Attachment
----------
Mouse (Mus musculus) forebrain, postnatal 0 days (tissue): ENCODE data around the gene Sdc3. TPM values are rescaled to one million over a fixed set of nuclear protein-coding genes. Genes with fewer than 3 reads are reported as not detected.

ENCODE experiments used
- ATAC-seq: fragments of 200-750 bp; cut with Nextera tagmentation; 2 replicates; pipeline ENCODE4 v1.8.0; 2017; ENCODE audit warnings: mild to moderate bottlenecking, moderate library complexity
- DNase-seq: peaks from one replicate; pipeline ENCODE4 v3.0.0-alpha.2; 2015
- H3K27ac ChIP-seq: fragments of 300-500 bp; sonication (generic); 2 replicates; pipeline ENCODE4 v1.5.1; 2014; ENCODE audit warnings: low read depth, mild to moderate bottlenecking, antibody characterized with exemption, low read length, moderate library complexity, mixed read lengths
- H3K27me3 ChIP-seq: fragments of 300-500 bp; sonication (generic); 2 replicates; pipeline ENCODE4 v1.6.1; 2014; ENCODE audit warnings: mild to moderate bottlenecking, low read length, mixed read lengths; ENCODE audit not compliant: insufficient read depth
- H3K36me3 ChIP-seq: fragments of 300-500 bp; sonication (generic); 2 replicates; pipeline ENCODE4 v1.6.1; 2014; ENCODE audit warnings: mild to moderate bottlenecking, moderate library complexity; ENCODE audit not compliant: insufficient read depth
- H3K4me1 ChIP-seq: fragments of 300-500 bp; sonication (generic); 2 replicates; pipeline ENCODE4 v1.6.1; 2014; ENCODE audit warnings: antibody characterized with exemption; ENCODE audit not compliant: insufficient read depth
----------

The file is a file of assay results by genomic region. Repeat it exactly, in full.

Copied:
Mouse (Mus musculus) forebrain, postnatal 0 days (tissue): ENCODE data around the gene Sdc3. TPM values are rescaled to one million over a fixed set of nuclear protein-coding genes. Genes with fewer than 3 reads are reported as not detected.

ENCODE experiments used
- ATAC-seq: fragments of 200-750 bp; cut with Nextera tagmentation; 2 replicates; pipeline ENCODE4 v1.8.0; 2017; ENCODE audit warnings: mild to moderate bottlenecking, moderate library complexity
- DNase-seq: peaks from one replicate; pipeline ENCODE4 v3.0.0-alpha.2; 2015
- H3K27ac ChIP-seq: fragments of 300-500 bp; sonication (generic); 2 replicates; pipeline ENCODE4 v1.5.1; 2014; ENCODE audit warnings: low read depth, mild to moderate bottlenecking, antibody characterized with exemption, low read length, moderate library complexity, mixed read lengths
- H3K27me3 ChIP-seq: fragments of 300-500 bp; sonication (generic); 2 replicates; pipeline ENCODE4 v1.6.1; 2014; ENCODE audit warnings: mild to moderate bottlenecking, low read length, mixed read lengths; ENCODE audit not compliant: insufficient read depth
- H3K36me3 ChIP-seq: fragments of 300-500 bp; sonication (generic); 2 replicates; pipeline ENCODE4 v1.6.1; 2014; ENCODE audit warnings: mild to moderate bottlenecking, moderate library complexity; ENCODE audit not compliant: insufficient read depth
- H3K4me1 ChIP-seq: fragments of 300-500 bp; sonication (generic); 2 replicates; pipeline ENCODE4 v1.6.1; 2014; ENCODE audit warnings: antibody characterized with exemption; ENCODE audit not compliant: insufficient read depth